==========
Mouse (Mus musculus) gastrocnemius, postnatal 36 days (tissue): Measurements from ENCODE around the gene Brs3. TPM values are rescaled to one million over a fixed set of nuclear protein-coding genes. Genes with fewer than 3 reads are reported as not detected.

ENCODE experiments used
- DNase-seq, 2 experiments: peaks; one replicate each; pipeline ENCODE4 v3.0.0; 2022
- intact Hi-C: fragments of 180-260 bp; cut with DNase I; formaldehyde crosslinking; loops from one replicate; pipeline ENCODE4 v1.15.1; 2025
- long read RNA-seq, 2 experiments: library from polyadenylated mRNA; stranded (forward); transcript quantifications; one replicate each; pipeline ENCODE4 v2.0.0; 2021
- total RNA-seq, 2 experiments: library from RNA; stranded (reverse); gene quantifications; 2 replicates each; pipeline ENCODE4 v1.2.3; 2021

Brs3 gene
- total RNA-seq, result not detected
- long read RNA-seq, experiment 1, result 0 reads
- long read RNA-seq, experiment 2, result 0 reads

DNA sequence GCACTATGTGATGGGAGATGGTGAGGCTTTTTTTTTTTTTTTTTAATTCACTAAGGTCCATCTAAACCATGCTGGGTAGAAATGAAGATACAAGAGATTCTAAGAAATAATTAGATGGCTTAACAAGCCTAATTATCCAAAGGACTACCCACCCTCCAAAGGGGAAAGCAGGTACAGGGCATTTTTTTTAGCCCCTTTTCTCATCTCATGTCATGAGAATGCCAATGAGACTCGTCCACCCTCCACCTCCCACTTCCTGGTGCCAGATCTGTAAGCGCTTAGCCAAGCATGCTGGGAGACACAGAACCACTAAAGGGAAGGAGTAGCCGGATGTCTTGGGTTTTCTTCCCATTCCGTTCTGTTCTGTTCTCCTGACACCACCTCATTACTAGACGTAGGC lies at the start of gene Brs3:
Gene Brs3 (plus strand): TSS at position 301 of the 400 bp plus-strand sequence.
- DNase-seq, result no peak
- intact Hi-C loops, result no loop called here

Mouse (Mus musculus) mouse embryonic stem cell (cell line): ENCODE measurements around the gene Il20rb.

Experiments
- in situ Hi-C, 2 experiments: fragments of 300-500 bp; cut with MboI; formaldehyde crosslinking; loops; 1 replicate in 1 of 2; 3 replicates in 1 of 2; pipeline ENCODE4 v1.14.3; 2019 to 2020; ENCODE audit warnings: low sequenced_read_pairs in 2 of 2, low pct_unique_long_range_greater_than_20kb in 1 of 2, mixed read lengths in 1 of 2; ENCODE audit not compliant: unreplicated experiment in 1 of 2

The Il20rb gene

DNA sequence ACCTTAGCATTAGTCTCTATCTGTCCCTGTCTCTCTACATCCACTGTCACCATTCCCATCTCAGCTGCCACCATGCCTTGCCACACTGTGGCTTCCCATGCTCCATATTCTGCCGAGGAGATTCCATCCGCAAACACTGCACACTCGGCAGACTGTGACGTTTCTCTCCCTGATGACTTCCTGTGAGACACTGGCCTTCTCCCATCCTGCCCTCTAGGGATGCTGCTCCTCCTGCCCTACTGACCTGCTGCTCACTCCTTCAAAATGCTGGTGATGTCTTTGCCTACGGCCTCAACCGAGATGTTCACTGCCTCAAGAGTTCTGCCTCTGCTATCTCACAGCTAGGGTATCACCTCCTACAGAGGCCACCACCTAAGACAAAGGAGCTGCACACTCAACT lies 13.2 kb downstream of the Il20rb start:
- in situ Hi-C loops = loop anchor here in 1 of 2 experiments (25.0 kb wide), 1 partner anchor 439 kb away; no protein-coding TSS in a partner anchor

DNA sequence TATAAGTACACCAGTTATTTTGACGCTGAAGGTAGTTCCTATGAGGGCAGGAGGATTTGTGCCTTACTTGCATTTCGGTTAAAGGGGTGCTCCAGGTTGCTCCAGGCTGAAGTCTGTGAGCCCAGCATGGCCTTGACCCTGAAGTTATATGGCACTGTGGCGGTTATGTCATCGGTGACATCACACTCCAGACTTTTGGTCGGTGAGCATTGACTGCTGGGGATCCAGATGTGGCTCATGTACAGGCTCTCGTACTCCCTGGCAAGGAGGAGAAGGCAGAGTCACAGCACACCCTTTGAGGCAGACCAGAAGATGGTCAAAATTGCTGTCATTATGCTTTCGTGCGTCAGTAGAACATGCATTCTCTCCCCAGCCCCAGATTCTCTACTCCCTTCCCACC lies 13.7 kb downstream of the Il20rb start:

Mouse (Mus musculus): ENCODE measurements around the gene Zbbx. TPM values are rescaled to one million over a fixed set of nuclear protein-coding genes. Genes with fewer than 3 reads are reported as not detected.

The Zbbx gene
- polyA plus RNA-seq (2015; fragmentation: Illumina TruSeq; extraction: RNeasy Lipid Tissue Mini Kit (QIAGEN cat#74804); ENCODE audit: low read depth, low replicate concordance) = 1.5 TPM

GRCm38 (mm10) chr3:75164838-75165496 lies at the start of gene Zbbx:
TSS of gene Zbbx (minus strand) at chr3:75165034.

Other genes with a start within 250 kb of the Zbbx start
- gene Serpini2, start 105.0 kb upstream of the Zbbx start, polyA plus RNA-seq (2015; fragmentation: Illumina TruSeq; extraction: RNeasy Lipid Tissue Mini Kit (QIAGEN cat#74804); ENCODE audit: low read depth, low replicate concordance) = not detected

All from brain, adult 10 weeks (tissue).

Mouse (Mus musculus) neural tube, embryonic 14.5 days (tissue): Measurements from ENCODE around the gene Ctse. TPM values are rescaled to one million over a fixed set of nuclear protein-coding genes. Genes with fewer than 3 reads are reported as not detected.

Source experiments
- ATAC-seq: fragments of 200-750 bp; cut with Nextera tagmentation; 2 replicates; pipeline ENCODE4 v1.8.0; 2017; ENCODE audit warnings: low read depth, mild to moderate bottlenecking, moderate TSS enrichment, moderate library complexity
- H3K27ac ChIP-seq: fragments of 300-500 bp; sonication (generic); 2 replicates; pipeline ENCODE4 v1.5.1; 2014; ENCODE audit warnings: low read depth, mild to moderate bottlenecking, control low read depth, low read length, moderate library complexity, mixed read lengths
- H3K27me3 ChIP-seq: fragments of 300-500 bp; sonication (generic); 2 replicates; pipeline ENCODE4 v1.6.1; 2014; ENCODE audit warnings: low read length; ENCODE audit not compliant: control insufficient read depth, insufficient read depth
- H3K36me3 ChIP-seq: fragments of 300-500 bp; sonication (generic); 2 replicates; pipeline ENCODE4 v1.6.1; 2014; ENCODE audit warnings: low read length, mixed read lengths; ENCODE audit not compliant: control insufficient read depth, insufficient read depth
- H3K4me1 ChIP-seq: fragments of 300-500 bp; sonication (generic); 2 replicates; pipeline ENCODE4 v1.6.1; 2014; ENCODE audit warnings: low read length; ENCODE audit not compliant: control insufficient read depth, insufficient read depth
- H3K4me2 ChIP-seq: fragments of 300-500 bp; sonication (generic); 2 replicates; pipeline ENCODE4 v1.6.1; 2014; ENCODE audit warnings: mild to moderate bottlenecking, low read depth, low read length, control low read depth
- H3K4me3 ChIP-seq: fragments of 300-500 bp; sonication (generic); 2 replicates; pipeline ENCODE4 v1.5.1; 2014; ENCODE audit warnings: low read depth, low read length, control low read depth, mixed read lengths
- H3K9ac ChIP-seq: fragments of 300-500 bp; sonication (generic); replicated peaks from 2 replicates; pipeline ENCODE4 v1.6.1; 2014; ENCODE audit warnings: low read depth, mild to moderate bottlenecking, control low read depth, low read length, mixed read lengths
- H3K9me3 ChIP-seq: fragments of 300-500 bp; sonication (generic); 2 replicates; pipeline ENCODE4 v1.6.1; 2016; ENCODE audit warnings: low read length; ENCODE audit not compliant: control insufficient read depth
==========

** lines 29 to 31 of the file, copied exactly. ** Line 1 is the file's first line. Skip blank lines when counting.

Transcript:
All from brain, adult 10 weeks (tissue).

Mouse (Mus musculus) neural tube, embryonic 14.5 days (tissue): Measurements from ENCODE around the gene Ctse. TPM values are rescaled to one million over a fixed set of nuclear protein-coding genes. Genes with fewer than 3 reads are reported as not detected.

Source experiments